RNL Bio posted this video of him discussing the treatment on YouTube:

(Photo courtesy of Vet-Stem Inc.)

Sneaky kids let their dogs do the walking

About 200 children in east London were given pedometers to automatically count how many steps they walked and ran each day as part of a research study.

But when the researchers at Mile End Centre for Sports and Exercise Medicine reviewed the results, they couldn’t figure out why some of the fat kids could be so fat, based on the amount of exercise the pedometers showed they were getting.

Turns out the little scamps were attaching the devices to their dogs’ collars.

The pilot study in Whitechapel required 11 and 12-year-olds to clip a pedometer to their waists, with researchers at the centre collecting the readings by satellite, according to a BBC report.

“But after a week we found there were some kids who were extremely active but still obese,” said Professor Nicola Maffulli.

It was “not unheard of” for participants in previous studies to manipulate the readings of pedometers, he added. Once adjusted to take into account the help from pets, the study indicated that boys in the borough walk or run 12,620 steps a day, below the recommended level of 15,000 steps. Girls were found to take 10,150 steps, falling short of the recommended 12,000 steps.

It indicated that more than a third of 11 and 12-year-olds in the borough of Tower Hamlets are overweight or obese – 11% higher than the national average.

The borough’s dogs, on the other hand, are looking quite fit.

My hero: Fat Georgia dog drops 100 pounds

Meet my new hero — Raleigh, the dog. I’m thinking of taping his picture to my refrigerator.

Raleigh, through diet and exercise — and we all know that, unfortunately, is what it takes — dropped 100 pounds in just over three years.

Raleigh weighed 60 pounds when owners Jane and Jay Whitehead of Oconee County adopted the then one-year-old mixed breed at a Gwinnett County animal shelter about six years ago.

But, as the Athens Banner-Herald points out in a lovely story about Raleigh’s weight battle, he just kept growing – sideways.

By February 2006, Raleigh was a Goodyear blimp on legs, ballooning to 187 pounds.

The Whiteheads tried cutting back on Raleigh’s food, and took him to their vet, who found no disorder. Other than his weight, he was perfectly healthy.

He couldn’t walk more than a few steps at a time before he flopped over on his side, and it would take three people to get him up again, his owners said.

“It just kind of equates to people you see on TV that are so obese they can’t get out of bed. That’s what he was,” said Jane Whitehead, the chief financial officer for a Gwinnett County company. “You just don’t know what to do. He had no quality of life, but nothing seemed to help.”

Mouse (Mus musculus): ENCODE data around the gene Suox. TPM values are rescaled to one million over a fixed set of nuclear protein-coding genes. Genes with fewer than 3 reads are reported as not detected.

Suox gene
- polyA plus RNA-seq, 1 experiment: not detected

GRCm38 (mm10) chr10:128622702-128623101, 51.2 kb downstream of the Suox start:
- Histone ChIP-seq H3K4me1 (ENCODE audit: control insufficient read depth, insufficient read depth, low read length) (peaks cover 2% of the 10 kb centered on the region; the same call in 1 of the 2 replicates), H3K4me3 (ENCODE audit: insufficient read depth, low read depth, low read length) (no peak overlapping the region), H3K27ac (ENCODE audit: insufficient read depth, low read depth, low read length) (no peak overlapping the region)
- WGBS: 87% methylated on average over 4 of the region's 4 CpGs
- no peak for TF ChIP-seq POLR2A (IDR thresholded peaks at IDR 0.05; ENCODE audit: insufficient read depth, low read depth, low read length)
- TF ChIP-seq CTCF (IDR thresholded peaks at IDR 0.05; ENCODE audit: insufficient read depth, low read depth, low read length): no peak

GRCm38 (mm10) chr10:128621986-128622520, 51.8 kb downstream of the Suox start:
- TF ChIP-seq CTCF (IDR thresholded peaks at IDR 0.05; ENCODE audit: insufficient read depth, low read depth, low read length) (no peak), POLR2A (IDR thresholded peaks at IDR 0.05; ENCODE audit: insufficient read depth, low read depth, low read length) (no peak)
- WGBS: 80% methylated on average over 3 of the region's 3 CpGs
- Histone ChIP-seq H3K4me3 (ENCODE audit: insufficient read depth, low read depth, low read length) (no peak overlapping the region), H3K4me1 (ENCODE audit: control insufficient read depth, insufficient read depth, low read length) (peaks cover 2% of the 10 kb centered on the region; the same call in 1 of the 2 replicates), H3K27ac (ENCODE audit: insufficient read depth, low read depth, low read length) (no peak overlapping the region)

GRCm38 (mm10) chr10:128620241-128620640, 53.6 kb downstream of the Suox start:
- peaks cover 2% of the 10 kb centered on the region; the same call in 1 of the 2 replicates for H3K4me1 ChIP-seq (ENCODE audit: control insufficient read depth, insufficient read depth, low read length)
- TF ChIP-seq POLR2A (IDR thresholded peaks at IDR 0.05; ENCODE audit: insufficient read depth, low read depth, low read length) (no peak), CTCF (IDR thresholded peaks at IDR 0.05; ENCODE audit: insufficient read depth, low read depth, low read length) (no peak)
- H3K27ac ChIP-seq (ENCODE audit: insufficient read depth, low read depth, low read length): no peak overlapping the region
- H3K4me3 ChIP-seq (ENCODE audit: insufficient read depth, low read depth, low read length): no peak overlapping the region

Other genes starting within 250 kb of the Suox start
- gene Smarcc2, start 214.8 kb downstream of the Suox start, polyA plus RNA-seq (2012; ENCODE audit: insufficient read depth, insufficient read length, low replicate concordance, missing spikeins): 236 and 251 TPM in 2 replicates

In late 2005, the Whiteheads’ vet referred them to Sherry Sanderson, a professor in the University of Georgia College of Veterinary Medicine’s department of physiology and pharmacology who was beginning a study on a new weight-loss drug for dogs.”

Raleigh turned out to be ineligible for the study, but Sanderson remained interested in his case, and suggested the Whiteheads began feeding Raleigh a specially formulated dog food that is low in calories but has the nutrients dog need. It was was provided free by the Nestle Purina PetCare Co., which also helped pay for the rest of Raleigh’s therapy.

That was the other problem. Raleigh was too far gone for normal dog exercise, but Sanderson asked one of her students to set up three-times-a week sessions on an underwater treadmill in the College of Veterinary Medicine’s Small Animal Hospital. The treadmill, most often used to rehabilitate dogs after surgery, allows dogs to move their legs without putting much weight on their joints.

The treadmill and new diet worked for Raleigh, who began shedding pounds. In a few weeks, he was able to walk short distances on his own.

By January 2007, Raleigh had slimmed down to 116 pounds, and by last April, he was down to 89. His owners are aiming for a goal weight of 70 to 80 pounds.

“After seeing what he did, I don’t think there’s any case that’s truly hopeless,” Sanderson said. “I hope he can be a motivator for others.”

New therapy treats dogs with their stem cells

A German shepherd named Schultz has been having his own fat cells removed, shipped to San Diego to have the stem cells extracted, then having those injected back into his hips to treat dysplasia.

The experimental therapy, being tested by several veterinarians in western Pennsylvania, is promising, but expensive: Depending on how many joints need injections, the cost ranges from $2,400 to $3,000.

But, as veterinarian Mike Hutchinson, owner of Animal General, points out in a recent Pittsburgh Tribune-Review article, that’s still less than half the cost of hip replacement surgery.

“Basically, we make an incision behind the dog’s shoulder and take out a couple teaspoons of fat,” Hutchinson said  “We pack it up and ship it to Vet-Stem, they separate out the stem cells, send them back to us and we inject the cells back into the dog, where he needs them.”